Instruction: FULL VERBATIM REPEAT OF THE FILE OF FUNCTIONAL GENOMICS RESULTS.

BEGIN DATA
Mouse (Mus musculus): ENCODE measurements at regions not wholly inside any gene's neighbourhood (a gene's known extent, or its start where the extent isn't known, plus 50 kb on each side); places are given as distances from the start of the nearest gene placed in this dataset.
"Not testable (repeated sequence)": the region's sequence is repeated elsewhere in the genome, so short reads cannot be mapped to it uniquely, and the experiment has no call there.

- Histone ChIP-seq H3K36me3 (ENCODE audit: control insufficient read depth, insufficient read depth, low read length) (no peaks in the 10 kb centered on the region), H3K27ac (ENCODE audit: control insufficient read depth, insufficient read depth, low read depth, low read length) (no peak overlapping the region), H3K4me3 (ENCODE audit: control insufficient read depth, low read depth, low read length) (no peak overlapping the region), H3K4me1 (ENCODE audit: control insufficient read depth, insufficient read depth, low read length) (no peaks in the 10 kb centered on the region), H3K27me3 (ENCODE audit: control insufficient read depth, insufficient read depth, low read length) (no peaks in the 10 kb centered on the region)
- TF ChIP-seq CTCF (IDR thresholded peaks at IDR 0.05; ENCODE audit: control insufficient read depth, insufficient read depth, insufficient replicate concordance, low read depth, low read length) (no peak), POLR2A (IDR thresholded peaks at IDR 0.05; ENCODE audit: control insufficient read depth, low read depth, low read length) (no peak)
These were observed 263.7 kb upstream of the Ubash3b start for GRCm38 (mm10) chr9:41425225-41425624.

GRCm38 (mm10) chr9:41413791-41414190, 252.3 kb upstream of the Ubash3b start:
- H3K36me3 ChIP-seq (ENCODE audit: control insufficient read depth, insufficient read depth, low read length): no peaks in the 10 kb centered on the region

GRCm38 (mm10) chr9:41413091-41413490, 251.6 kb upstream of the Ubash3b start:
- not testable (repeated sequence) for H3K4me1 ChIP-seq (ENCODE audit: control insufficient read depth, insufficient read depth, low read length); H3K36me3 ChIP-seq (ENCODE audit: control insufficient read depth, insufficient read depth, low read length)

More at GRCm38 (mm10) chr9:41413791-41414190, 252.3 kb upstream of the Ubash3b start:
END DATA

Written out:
Mouse (Mus musculus): ENCODE measurements at regions not wholly inside any gene's neighbourhood (a gene's known extent, or its start where the extent isn't known, plus 50 kb on each side); places are given as distances from the start of the nearest gene placed in this dataset.
"Not testable (repeated sequence)": the region's sequence is repeated elsewhere in the genome, so short reads cannot be mapped to it uniquely, and the experiment has no call there.

- Histone ChIP-seq H3K36me3 (ENCODE audit: control insufficient read depth, insufficient read depth, low read length) (no peaks in the 10 kb centered on the region), H3K27ac (ENCODE audit: control insufficient read depth, insufficient read depth, low read depth, low read length) (no peak overlapping the region), H3K4me3 (ENCODE audit: control insufficient read depth, low read depth, low read length) (no peak overlapping the region), H3K4me1 (ENCODE audit: control insufficient read depth, insufficient read depth, low read length) (no peaks in the 10 kb centered on the region), H3K27me3 (ENCODE audit: control insufficient read depth, insufficient read depth, low read length) (no peaks in the 10 kb centered on the region)
- TF ChIP-seq CTCF (IDR thresholded peaks at IDR 0.05; ENCODE audit: control insufficient read depth, insufficient read depth, insufficient replicate concordance, low read depth, low read length) (no peak), POLR2A (IDR thresholded peaks at IDR 0.05; ENCODE audit: control insufficient read depth, low read depth, low read length) (no peak)
These were observed 263.7 kb upstream of the Ubash3b start for GRCm38 (mm10) chr9:41425225-41425624.

GRCm38 (mm10) chr9:41413791-41414190, 252.3 kb upstream of the Ubash3b start:
- H3K36me3 ChIP-seq (ENCODE audit: control insufficient read depth, insufficient read depth, low read length): no peaks in the 10 kb centered on the region

GRCm38 (mm10) chr9:41413091-41413490, 251.6 kb upstream of the Ubash3b start:
- not testable (repeated sequence) for H3K4me1 ChIP-seq (ENCODE audit: control insufficient read depth, insufficient read depth, low read length); H3K36me3 ChIP-seq (ENCODE audit: control insufficient read depth, insufficient read depth, low read length)

More at GRCm38 (mm10) chr9:41413791-41414190, 252.3 kb upstream of the Ubash3b start: